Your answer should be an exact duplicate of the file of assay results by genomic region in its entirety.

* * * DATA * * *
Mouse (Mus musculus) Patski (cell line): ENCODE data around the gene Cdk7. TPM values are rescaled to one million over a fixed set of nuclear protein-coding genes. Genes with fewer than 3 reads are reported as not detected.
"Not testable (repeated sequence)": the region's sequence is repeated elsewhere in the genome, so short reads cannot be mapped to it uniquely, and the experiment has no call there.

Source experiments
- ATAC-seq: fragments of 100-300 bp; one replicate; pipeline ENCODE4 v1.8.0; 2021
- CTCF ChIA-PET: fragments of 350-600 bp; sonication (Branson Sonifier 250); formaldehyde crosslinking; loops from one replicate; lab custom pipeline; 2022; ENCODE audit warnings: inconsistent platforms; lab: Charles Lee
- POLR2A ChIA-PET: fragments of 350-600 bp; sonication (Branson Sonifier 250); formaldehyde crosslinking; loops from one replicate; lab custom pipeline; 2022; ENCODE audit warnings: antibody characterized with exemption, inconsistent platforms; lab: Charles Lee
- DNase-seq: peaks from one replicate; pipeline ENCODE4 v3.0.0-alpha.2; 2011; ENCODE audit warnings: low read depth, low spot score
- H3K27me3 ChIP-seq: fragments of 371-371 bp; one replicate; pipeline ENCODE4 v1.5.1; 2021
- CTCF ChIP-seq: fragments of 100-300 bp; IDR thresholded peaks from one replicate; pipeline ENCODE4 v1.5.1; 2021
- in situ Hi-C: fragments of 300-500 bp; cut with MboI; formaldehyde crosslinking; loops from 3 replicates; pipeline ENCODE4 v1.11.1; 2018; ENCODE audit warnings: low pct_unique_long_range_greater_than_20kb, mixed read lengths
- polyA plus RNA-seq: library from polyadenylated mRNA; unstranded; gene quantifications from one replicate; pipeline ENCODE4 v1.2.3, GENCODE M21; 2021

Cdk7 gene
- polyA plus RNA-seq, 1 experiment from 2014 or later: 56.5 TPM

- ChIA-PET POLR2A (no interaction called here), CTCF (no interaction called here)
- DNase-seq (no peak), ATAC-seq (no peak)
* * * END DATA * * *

Mouse (Mus musculus) Patski (cell line): ENCODE data around the gene Cdk7. TPM values are rescaled to one million over a fixed set of nuclear protein-coding genes. Genes with fewer than 3 reads are reported as not detected.
"Not testable (repeated sequence)": the region's sequence is repeated elsewhere in the genome, so short reads cannot be mapped to it uniquely, and the experiment has no call there.

Source experiments
- ATAC-seq: fragments of 100-300 bp; one replicate; pipeline ENCODE4 v1.8.0; 2021
- CTCF ChIA-PET: fragments of 350-600 bp; sonication (Branson Sonifier 250); formaldehyde crosslinking; loops from one replicate; lab custom pipeline; 2022; ENCODE audit warnings: inconsistent platforms; lab: Charles Lee
- POLR2A ChIA-PET: fragments of 350-600 bp; sonication (Branson Sonifier 250); formaldehyde crosslinking; loops from one replicate; lab custom pipeline; 2022; ENCODE audit warnings: antibody characterized with exemption, inconsistent platforms; lab: Charles Lee
- DNase-seq: peaks from one replicate; pipeline ENCODE4 v3.0.0-alpha.2; 2011; ENCODE audit warnings: low read depth, low spot score
- H3K27me3 ChIP-seq: fragments of 371-371 bp; one replicate; pipeline ENCODE4 v1.5.1; 2021
- CTCF ChIP-seq: fragments of 100-300 bp; IDR thresholded peaks from one replicate; pipeline ENCODE4 v1.5.1; 2021
- in situ Hi-C: fragments of 300-500 bp; cut with MboI; formaldehyde crosslinking; loops from 3 replicates; pipeline ENCODE4 v1.11.1; 2018; ENCODE audit warnings: low pct_unique_long_range_greater_than_20kb, mixed read lengths
- polyA plus RNA-seq: library from polyadenylated mRNA; unstranded; gene quantifications from one replicate; pipeline ENCODE4 v1.2.3, GENCODE M21; 2021

Cdk7 gene
- polyA plus RNA-seq, 1 experiment from 2014 or later: 56.5 TPM

- ChIA-PET POLR2A (no interaction called here), CTCF (no interaction called here)
- DNase-seq (no peak), ATAC-seq (no peak)